The practical implications connected to the present research are twofold. The first one is represented by the possibility for policymakers to increase the degree of attention about the use of comply-or-explain as legitimization's tool. The second one is represented by the possibility for practitioners to identify a new reporting framework.

Social implications

The social implications are represented by the possibility for stakeholders to evaluate the reliability's degree of the disclosure produced by Italian public interest entities after the implementation of Directive 95/2014/EU.

Originality/value

Despite the growing attention paid by academics regard Directive 95/2014/EU, this is the first attempt to analyze the comply-or-explain from a rhetorical perspective.

Details

Sustainability Accounting, Management and Policy Journal, vol. 12 no. 1
Type: Research Article
ISSN: 2040-8021

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Article
Publication date: 2 February 2015

Cătălin Nicolae Albu and Maria Madalina Girbina

The aim of this study is to examine the attitude of Romanian companies listed on the Bucharest Stock Exchange towards the “comply-or-explain” principle, under which they…

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1387

Abstract

Purpose

The aim of this study is to examine the attitude of Romanian companies listed on the Bucharest Stock Exchange towards the “comply-or-explain” principle, under which they fulfill their corporate governance obligations.

Design/methodology/approach

We design and use five indexes to investigate the compliance of Romanian listed companies with their corporate governance obligations, and the quality of their explanations in case of non-compliance under the “comply-or-explain” principle. Further, we perform additional analyses by firm characteristics to identify the more compliant companies.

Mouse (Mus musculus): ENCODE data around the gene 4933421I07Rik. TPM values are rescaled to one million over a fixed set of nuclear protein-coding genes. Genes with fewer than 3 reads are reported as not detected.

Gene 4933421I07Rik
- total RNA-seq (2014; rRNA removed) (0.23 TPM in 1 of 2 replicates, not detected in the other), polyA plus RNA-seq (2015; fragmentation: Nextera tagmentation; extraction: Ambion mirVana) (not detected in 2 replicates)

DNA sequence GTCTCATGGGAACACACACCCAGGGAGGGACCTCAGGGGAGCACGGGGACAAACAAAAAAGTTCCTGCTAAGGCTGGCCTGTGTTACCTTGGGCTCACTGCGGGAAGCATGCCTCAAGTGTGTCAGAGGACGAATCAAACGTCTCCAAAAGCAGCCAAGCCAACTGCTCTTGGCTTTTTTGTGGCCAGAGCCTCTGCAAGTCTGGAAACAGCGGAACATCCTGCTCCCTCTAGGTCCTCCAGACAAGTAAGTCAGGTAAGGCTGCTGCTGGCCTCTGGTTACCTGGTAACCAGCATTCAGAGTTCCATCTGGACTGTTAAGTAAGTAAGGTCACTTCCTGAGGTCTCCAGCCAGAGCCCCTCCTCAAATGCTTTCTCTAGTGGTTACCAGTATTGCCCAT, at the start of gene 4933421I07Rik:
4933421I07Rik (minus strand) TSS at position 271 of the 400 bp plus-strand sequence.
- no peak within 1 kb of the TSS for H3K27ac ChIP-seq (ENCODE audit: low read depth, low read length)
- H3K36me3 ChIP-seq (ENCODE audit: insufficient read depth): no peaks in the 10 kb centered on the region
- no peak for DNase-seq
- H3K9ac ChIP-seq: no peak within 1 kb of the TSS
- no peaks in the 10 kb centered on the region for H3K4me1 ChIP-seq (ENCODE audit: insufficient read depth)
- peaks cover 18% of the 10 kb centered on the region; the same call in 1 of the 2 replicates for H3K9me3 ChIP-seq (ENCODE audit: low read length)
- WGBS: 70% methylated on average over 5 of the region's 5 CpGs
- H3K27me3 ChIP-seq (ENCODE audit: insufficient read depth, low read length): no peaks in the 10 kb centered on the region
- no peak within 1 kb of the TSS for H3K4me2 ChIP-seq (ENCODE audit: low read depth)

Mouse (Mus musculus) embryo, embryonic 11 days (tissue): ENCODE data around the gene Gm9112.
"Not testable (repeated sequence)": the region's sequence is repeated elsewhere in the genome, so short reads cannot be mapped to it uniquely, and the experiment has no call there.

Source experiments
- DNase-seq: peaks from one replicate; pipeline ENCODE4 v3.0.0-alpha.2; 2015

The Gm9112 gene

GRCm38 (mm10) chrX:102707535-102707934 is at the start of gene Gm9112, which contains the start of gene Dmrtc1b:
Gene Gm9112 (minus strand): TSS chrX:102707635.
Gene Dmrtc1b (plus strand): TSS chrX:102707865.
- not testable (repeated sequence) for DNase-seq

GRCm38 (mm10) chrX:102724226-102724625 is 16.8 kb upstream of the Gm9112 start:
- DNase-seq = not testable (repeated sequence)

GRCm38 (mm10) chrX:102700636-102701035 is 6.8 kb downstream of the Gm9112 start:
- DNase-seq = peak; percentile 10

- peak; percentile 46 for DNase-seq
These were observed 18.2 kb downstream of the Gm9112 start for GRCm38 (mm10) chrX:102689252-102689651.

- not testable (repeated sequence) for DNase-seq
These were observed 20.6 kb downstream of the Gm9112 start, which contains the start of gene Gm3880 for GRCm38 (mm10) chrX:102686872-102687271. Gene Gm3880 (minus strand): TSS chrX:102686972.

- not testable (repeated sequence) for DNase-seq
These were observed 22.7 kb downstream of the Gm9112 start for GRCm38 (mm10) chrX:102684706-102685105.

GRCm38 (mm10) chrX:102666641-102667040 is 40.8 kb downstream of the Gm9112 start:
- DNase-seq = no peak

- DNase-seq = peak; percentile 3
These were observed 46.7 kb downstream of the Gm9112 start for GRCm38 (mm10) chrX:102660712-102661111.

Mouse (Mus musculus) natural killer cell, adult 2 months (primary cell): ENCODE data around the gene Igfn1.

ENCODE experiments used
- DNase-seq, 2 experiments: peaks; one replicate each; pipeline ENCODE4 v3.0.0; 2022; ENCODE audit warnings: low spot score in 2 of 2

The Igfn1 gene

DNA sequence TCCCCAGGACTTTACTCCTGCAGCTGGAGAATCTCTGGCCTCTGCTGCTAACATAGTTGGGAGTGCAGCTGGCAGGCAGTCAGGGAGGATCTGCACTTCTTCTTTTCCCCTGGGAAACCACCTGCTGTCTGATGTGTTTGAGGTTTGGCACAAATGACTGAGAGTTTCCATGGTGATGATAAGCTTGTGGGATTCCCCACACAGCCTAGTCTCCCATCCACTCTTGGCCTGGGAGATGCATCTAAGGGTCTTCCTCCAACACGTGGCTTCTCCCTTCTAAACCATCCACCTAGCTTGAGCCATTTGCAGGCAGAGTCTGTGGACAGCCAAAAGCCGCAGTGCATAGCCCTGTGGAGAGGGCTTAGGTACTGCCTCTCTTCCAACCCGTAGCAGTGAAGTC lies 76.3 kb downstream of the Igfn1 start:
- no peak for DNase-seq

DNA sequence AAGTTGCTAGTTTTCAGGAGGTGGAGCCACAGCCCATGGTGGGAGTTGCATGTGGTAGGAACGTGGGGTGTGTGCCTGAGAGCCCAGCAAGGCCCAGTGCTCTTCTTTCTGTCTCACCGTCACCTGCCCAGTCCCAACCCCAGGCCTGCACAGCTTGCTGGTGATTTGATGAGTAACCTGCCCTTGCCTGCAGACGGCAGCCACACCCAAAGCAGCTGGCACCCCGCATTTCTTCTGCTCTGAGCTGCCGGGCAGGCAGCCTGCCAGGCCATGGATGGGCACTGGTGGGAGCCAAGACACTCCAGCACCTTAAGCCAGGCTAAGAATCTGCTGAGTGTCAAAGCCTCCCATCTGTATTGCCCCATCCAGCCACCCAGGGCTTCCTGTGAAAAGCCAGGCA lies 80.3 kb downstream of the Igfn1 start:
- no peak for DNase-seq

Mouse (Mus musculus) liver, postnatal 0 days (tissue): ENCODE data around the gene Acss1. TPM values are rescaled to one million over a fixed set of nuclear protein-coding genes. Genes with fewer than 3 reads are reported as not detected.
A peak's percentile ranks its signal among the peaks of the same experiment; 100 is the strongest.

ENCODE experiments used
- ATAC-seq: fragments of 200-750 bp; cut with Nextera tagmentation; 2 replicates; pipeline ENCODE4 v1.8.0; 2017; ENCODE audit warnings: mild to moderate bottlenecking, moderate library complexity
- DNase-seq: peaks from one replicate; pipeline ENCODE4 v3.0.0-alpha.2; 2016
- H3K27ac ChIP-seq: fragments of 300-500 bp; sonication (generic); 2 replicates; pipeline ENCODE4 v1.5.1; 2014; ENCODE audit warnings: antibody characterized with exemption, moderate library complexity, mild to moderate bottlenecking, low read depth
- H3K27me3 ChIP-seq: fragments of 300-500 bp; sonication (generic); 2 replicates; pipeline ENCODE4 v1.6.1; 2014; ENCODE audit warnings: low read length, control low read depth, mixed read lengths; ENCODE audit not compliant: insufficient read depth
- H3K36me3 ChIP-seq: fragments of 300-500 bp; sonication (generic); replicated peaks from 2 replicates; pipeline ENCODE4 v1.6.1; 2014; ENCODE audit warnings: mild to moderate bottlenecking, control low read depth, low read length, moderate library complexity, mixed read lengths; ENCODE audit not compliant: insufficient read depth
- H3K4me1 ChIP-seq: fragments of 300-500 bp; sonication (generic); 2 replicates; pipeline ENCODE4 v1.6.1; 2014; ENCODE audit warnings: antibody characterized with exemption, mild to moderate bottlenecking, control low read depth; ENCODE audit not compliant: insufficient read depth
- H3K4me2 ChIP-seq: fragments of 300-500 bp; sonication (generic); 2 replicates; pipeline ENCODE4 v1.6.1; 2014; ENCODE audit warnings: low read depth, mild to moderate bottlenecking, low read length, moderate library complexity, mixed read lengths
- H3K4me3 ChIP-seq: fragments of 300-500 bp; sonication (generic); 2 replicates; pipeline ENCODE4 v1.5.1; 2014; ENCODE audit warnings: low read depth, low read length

Findings

Our results point to the difficulties in the application of the “comply-or-explain” principle approach to corporate governance in emerging economies. First, applicable laws and regulations in these countries deter themselves the application of this principle, by the confusions and unclear provisions that they contain. Second, these countries are characterized by low enforcement mechanisms and less demanding users of information. These create an environment where local companies get away with unsanctioned non-compliance instances, and general type of explanations. However, our results suggest that larger, first-tier companies with larger boards have better corporate governance practices.

Research limitations/implications

The small number of companies listed on the Bucharest Stock Exchange prevented advanced statistical treatment of data.

Originality/value

We fill a gap in literature by providing, to our knowledge, the first study that addresses the case of corporate governance practices based on the “comply-or-explain” principle in Romania (one of the recent members of the European Union), and one of the few studies addressing the case of Central and Eastern European countries.

Details

Corporate Governance, vol. 15 no. 1
Type: Research Article
ISSN: 1472-0701

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Article
Publication date: 26 April 2018

Georgios L. Thanasas, Georgia Kontogeorga and George Asterios Drogalas

In recent years, the principle of the “comply or explain” approach has become the trend in corporate governance statements that are not fully compliant with national…

Abstract

Purpose

In recent years, the principle of the “comply or explain” approach has become the trend in corporate governance statements that are not fully compliant with national codes. This is because managers of companies deviating from corporate governance codes try to be lawful, providing reasonable explanations; thus, they reach an impasse, copying explanations from other companies, in a mimetic behavior. The purpose of this study is to investigate whether companies listed in Greek Stock exchange tend to imitate one each other thus to be legitimate in terms of the “comply or explain: approach”.

Design/methodology/approach

This study focuses on the “comply or explain” approach in Greek listed companies, analyzing statements by 162 companies (80.2 per cent) listed on the Athens Stock Exchange (ASE), showing a total of 1,211 deviations from the national code. Therefore, the explanations were classified for analysis, grouping them into three main categories and investigating the degree of imitation.